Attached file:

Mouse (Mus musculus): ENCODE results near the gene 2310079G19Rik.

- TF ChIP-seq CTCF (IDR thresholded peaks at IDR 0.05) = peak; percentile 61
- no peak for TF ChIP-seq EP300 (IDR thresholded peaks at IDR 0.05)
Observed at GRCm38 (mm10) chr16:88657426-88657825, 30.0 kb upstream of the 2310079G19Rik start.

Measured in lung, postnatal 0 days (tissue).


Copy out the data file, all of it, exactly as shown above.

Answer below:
Mouse (Mus musculus): ENCODE results near the gene 2310079G19Rik.

- TF ChIP-seq CTCF (IDR thresholded peaks at IDR 0.05) = peak; percentile 61
- no peak for TF ChIP-seq EP300 (IDR thresholded peaks at IDR 0.05)
Observed at GRCm38 (mm10) chr16:88657426-88657825, 30.0 kb upstream of the 2310079G19Rik start.

Measured in lung, postnatal 0 days (tissue).